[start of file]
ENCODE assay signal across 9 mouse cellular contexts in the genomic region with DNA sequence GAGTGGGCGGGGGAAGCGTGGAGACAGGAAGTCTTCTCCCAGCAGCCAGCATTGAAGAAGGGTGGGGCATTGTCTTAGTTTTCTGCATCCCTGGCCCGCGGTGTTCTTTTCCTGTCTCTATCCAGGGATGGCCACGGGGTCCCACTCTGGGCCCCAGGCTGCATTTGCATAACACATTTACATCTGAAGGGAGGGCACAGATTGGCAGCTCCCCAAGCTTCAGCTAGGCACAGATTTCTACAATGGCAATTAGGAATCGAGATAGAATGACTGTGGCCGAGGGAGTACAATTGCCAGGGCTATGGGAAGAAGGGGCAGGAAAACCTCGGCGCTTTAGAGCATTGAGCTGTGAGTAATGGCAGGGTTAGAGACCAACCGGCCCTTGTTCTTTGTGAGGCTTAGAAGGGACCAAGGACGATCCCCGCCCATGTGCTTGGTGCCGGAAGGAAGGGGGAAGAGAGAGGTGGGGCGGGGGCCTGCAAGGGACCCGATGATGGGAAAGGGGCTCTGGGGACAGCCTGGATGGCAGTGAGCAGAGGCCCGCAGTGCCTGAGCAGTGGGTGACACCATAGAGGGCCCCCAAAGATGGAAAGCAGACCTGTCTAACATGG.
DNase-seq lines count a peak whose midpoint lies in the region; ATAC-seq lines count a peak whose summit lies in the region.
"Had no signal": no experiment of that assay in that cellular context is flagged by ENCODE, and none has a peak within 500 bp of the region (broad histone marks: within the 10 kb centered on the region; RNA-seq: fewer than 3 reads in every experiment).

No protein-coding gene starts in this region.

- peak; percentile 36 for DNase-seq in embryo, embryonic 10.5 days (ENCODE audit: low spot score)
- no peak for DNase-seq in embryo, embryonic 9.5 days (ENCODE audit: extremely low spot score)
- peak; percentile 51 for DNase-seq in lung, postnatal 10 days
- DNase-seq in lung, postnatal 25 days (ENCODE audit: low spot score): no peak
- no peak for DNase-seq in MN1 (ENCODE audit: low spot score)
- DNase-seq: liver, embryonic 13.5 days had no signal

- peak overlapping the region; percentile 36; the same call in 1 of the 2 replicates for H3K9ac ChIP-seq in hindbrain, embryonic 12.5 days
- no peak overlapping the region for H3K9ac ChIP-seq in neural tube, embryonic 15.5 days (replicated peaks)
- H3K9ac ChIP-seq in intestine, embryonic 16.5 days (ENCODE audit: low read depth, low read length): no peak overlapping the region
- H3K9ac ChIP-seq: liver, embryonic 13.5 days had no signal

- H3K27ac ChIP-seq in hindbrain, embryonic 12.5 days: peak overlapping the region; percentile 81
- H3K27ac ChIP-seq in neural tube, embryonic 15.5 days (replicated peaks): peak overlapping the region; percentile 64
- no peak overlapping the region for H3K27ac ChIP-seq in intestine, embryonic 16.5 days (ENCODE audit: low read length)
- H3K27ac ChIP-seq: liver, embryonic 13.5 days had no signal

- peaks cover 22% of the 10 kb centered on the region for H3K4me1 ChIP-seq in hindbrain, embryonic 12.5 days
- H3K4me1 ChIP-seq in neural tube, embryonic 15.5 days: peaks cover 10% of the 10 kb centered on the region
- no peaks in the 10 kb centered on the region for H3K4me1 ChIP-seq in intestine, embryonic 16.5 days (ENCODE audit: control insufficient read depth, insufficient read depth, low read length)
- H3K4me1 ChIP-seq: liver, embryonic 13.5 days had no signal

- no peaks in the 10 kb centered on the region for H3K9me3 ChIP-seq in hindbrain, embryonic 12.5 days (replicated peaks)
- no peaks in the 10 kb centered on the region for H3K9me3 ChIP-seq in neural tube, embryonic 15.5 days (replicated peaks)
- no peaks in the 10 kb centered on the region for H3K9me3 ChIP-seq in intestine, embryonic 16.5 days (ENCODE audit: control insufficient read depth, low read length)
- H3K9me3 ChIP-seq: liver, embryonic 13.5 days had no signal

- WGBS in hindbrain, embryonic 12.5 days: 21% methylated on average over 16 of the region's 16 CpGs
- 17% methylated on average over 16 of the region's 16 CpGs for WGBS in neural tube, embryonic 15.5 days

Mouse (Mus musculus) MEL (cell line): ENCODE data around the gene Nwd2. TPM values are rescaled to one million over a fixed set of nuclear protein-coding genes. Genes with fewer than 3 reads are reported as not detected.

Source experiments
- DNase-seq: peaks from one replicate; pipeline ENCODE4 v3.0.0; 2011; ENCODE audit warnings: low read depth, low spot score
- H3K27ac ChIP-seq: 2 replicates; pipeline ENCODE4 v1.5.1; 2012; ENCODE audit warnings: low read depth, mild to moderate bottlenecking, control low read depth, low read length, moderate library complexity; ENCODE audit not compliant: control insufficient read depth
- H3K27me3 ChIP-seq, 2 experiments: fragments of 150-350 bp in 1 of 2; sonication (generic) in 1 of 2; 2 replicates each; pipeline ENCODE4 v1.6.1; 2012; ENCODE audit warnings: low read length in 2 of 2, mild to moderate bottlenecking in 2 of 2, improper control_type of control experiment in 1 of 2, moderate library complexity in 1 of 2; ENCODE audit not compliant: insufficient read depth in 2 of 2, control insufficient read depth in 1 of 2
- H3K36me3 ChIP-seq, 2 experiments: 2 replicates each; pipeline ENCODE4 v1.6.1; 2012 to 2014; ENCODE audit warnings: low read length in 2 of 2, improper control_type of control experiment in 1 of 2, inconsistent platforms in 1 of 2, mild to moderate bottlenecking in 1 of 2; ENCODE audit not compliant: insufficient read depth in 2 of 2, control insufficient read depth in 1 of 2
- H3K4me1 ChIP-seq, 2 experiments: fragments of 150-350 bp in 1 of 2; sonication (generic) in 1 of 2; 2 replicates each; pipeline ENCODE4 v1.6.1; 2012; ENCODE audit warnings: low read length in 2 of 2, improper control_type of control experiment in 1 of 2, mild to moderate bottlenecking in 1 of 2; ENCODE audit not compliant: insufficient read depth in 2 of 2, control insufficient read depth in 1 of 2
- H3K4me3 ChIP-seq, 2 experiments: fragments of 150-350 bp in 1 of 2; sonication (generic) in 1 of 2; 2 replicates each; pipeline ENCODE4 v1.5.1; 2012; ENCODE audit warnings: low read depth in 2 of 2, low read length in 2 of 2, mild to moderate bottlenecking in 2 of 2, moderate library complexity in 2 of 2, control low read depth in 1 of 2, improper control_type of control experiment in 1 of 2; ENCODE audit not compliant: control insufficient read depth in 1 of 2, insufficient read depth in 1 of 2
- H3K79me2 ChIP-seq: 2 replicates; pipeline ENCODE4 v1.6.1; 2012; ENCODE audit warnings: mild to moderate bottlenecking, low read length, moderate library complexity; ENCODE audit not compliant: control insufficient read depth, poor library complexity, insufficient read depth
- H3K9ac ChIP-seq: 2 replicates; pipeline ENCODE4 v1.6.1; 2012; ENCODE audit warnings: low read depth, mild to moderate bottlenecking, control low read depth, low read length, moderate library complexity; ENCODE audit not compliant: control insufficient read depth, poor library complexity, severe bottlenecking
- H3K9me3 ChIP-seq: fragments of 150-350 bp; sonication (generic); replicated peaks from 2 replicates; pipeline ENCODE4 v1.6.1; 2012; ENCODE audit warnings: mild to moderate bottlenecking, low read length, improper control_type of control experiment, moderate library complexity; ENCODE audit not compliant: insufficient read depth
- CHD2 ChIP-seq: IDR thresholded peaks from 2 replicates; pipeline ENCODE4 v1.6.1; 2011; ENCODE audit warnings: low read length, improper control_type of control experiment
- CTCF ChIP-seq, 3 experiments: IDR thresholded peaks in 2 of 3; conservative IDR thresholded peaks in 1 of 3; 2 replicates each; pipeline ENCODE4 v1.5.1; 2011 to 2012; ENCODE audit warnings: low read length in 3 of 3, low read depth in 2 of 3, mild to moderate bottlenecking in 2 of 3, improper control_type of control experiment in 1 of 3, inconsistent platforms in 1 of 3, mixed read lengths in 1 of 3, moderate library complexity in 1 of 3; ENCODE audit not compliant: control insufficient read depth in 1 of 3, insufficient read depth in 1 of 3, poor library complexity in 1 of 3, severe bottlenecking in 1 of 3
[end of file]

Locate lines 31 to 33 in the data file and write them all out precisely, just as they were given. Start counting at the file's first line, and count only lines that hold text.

- DNase-seq: peaks from one replicate; pipeline ENCODE4 v3.0.0; 2011; ENCODE audit warnings: low read depth, low spot score
- H3K27ac ChIP-seq: 2 replicates; pipeline ENCODE4 v1.5.1; 2012; ENCODE audit warnings: low read depth, mild to moderate bottlenecking, control low read depth, low read length, moderate library complexity; ENCODE audit not compliant: control insufficient read depth
- H3K27me3 ChIP-seq, 2 experiments: fragments of 150-350 bp in 1 of 2; sonication (generic) in 1 of 2; 2 replicates each; pipeline ENCODE4 v1.6.1; 2012; ENCODE audit warnings: low read length in 2 of 2, mild to moderate bottlenecking in 2 of 2, improper control_type of control experiment in 1 of 2, moderate library complexity in 1 of 2; ENCODE audit not compliant: insufficient read depth in 2 of 2, control insufficient read depth in 1 of 2